I recently read the latest edition of Congregations, a magazine published by The Alban Institute, that contained an excellent article on "How Your Congregation Learns" written by Tim Shapiro. Shapiro was a pastor for 18 years before becoming the president of the Indianapolis Center for Congregations. I felt the article was excellent and wanted to share it with the readers of this blog. Each day I want to take one element that is addressed in the article and add some of my own thoughts to it. As you read these think about how they might apply to your congregation and what changes they might make in how your church addresses whatever challenges it may have. The first element Shapiro lists is Congregations that learn will find and use outside resources. He correctly notes that an outside resource provides a new perspective to a congregation.
Sometimes a church becomes stuck in its thinking because it can't find a new way to think about its existing challenges. When any group has been together for some time certain thinking patterns take root. When old issues arise again it's always tempting to deal with them in the same ways we did before. We really have little choice because it's the only way we know to approach them.
Bringing in an outside resource gives us a new set of eyes to look at those old issues. This resource may be a judicatory leader who has seen how other churches have approached the issue. It may be a coach who can lead persons to begin to think differently about the issue. It may be an author or consultant who has spent signficant time studying the issue and who has learned a number of ways to approach it. Regardless of whom this resource is he or she will bring new ways of thinking to the challenge. The congregation then can take their new learnings and adapt them to their context.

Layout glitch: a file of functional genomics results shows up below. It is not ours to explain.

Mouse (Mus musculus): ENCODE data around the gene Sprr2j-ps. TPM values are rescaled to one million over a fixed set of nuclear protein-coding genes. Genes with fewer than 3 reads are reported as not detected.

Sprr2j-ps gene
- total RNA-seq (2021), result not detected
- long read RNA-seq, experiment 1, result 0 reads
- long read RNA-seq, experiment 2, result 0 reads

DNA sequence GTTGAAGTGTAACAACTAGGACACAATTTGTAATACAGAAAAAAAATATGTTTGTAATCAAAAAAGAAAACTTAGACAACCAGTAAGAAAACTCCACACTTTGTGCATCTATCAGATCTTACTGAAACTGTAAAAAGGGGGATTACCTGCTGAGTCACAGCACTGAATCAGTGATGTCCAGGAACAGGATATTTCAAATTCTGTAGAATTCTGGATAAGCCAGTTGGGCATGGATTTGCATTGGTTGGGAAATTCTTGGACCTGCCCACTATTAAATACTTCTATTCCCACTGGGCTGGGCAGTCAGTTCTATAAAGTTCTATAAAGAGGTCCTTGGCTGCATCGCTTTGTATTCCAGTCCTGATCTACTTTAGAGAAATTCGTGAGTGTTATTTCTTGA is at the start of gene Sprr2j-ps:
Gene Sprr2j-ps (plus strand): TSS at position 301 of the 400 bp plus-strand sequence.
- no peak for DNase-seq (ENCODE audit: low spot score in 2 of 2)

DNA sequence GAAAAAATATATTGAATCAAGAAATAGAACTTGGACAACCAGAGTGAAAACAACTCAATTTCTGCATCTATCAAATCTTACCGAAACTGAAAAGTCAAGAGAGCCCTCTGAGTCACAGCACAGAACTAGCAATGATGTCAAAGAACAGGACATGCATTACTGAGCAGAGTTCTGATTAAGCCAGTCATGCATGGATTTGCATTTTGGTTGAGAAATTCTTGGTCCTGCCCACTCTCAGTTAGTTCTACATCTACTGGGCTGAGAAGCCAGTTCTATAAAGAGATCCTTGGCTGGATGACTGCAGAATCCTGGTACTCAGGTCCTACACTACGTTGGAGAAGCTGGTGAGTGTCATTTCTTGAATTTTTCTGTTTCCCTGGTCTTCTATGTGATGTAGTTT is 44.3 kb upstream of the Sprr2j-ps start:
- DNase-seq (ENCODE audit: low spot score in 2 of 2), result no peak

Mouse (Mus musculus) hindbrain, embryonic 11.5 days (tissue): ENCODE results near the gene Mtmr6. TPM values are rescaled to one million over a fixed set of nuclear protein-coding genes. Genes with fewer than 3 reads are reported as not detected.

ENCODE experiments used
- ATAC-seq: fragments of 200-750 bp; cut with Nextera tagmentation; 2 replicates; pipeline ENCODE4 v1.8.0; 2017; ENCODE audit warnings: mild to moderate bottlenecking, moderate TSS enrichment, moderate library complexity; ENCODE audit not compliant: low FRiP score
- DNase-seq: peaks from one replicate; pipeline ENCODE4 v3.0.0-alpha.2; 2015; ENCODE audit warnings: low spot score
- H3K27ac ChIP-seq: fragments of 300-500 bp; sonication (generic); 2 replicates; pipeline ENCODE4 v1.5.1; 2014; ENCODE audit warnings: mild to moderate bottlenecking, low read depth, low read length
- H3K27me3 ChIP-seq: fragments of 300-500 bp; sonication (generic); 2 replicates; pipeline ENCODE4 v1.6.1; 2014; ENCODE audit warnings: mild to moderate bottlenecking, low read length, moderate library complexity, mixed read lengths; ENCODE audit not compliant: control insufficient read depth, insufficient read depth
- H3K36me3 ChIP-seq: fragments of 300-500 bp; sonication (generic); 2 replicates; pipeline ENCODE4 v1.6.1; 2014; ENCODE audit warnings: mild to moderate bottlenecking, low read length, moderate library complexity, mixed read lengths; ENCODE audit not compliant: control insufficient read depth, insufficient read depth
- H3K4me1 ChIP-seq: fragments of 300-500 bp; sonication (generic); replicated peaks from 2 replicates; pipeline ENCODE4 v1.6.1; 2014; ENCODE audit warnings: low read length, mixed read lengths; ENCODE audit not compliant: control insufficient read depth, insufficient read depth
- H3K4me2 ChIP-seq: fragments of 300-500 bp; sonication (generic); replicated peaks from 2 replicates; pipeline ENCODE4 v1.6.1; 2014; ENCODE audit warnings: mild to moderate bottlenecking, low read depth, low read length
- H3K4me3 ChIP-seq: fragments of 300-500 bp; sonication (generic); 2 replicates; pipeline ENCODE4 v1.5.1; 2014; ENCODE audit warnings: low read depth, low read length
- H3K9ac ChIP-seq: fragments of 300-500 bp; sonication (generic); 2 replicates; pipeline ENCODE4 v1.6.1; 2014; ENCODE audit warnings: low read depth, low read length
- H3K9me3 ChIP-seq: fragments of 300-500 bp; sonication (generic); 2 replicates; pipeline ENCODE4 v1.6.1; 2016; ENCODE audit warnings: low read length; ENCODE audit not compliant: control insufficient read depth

So far, my comments have focused primarily on bringing someone in to the church, but it's not always necessary to incur that expense for outside resources. Every year there are numerous workshops and seminars made available to churches to provide them with those resources. Churches need to take advantage of these opportunities, and yet few do, and then they complain that they can't seem to get unstuck. Some of these are offered by the church's denomination at little or no cost. Few workshops and conferences I've seen offered to churches are beyond any church's budget and should be seen as an investment in the future of the congregation. These opportunities offer a great way to expose your church leaders to some of the best thinking on virtually any challenge that your church may be facing.
Whether you use someone specific to your congregation or take a group of leaders to an upcoming conference, find some resources outside your church to help you look at your challenges through different eyes and who can offer new solutions that can enable your church to move past whatever barriers may be holding them back. Stay tuned tomorrow for the next factor that helps congregations learn.